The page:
Periodically, I run screens on the closed-end fund universe for different asset classes looking for funds with the highest three year Sharpe ratio.
The Sharpe ratio is commonly used to measure risk adjusted returns. It characterizes how well the return of an asset above a benchmark (the excess return) compensates an investor for the risk taken, where risk is measured by the standard deviation of the excess return.
If you screen the entire closed-end fund universe and sort by the three year Sharpe ratio, you will find only fixed income funds appearing at the top of the list because of their good three year performance and much lower standard deviation than equity funds. For purposes of this report, I wanted to focus only on US and international equity closed-end funds, so I eliminated fixed income funds or multi-asset funds which owned less than 40% in equities.
When I ran this screen last May, the highest rated US equity fund over the prior three years was John Hancock Tax-Advantaged Dividend Income Fund (HTD). It had a three-year Sharpe ratio of 2.12. The S&P 500 index had a Sharpe ratio of only 1.21 over the same time period.
I just ran the screen today including international equity CEFs, and was surprised to find that HTD is still at the top of the heap. It has a three year Sharpe ratio of 1.54. The S&P 500 has a three year Sharpe ratio of only 0.74. A few international country funds in Thailand and Indonesia have had higher three year performance, but also have much higher volatility, so their three year Sharpe ratios are lower than HTD.
It many ways, HTD is the Rodney Dangerfield of closed-end funds ("I don't get no respect"). In spite of its consistently solid risk adjusted NAV performance, the current discount is -8.14%. Over the past five years, the discount has averaged -9.7%.
HTD is a US equity closed-end fund with about $783 million in assets under management. The fund seeks to provide a high after-tax total return from current income and capital appreciation by investing in dividend paying common and preferred stocks. HTD has been pumping out steady monthly distributions since its inception in 2004. It has a current distribution yield of 6.18%. But unlike most other CEFs that pay out large distributions, HTD is selling well above its original NAV. The NAV at inception was 19.10, while the current NAV is 20.75.
Under normal market conditions, HTD invests at least 80% of total assets in:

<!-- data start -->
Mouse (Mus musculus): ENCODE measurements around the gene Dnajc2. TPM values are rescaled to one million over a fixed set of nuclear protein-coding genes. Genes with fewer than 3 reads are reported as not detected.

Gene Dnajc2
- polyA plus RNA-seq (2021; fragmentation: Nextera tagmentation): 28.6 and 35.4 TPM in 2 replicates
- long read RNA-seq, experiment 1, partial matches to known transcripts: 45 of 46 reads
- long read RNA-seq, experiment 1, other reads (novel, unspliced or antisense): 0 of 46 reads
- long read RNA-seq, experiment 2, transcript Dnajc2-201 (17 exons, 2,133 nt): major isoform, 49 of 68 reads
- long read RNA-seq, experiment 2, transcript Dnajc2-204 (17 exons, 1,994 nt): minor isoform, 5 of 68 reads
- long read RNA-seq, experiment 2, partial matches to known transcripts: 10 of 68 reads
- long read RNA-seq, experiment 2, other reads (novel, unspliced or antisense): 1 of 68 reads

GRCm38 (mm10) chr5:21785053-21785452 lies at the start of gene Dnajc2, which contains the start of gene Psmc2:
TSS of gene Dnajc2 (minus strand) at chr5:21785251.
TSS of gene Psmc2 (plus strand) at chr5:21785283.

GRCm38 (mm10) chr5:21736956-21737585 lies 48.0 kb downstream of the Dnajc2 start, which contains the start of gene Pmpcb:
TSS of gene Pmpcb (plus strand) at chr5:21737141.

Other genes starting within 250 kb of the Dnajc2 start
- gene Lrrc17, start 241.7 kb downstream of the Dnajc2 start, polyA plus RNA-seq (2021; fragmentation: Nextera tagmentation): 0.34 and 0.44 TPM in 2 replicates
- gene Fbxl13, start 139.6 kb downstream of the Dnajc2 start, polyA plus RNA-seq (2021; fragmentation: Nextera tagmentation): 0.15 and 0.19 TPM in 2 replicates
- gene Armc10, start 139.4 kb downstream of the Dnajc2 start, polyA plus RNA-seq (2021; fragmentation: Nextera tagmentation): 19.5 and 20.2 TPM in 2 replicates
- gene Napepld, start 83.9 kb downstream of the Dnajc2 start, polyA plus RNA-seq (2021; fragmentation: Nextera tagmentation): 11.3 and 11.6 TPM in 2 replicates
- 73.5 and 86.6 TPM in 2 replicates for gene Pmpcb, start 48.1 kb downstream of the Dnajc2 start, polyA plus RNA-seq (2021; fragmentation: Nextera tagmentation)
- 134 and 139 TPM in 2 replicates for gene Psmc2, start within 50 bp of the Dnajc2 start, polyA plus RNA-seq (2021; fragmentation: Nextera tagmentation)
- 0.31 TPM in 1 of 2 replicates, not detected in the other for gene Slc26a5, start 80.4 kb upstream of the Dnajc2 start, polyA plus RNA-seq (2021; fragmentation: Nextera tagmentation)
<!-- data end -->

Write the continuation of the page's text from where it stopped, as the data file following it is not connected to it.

- Common stocks paying qualified dividends
- Preferred stocks paying qualified dividends
HTD offers two potential sources of tax-advantaged income where the top bracket over $400,000 is taxed at 20% and everyone else at 15%:
- qualified dividends or QDI
- capital gains
Along with the three year Sharpe ratio, take a look at the 5 year NAV total return which includes the 2008 bear market period:
S&P 500 annualized 5 year return= +3.85%
HTD annualized 5 year NAV return= +9.53%
John Hancock Tax-Managed Dividend Income is a US equity closed-end fund with about $720 million in assets under management. The fund seeks to provide a high after-tax total return from current income and capital appreciation by investing in dividend paying common and preferred stocks.
Top 5 Sector Breakdown as of Dec. 31, 2012
Asset mix as of Dec. 31, 2012
Common US Stocks
Cash & Cash Equiv
Calendar Year NAV Performance (before taxes)
John Hancock Tax Advantaged Dividend Income pays monthly
- Ticker: HTD
- Total Assets= $1.17 Billion Market Value= $783 Million
- Annual Distribution (Market) Rate= 6.18%
- Baseline Expense ratio= 1.19%
- Discount to NAV= -8.14%
- Average 52-week Discount= -7.31%
- Portfolio Turnover rate= 12%
- Average Daily Volume= 135,000
- Average Dollar Volume= $2.56 Million
- Effective Leverage: 33.55%
- Current Monthly Distribution= $0.0985
Top Ten holdings on Dec. 31, 2012
Wells Fargo Pfd-J
Amer. Elect. Power
HTD is managed by a team of portfolio managers at John Hancock Asset Management and Analytic Investors, LLC the Fund's sub advisers.
The current discount to NAV as of Feb. 1 is -8.14% which is slightly higher than the 52-week average discount of -7.31%. The 1-year discount Z-statistic is -0.63, which means that the current discount to NAV is about 0.5 standard deviations below the average discount over the last year.
The overall equity markets may be a bit overbought now, but HTD can act as a good long term core US equity holding in a portfolio. It is pretty liquid, has a low beta of 0.74 and can be bought fairly easily in larger amounts.
Disclosure: I am long HTD.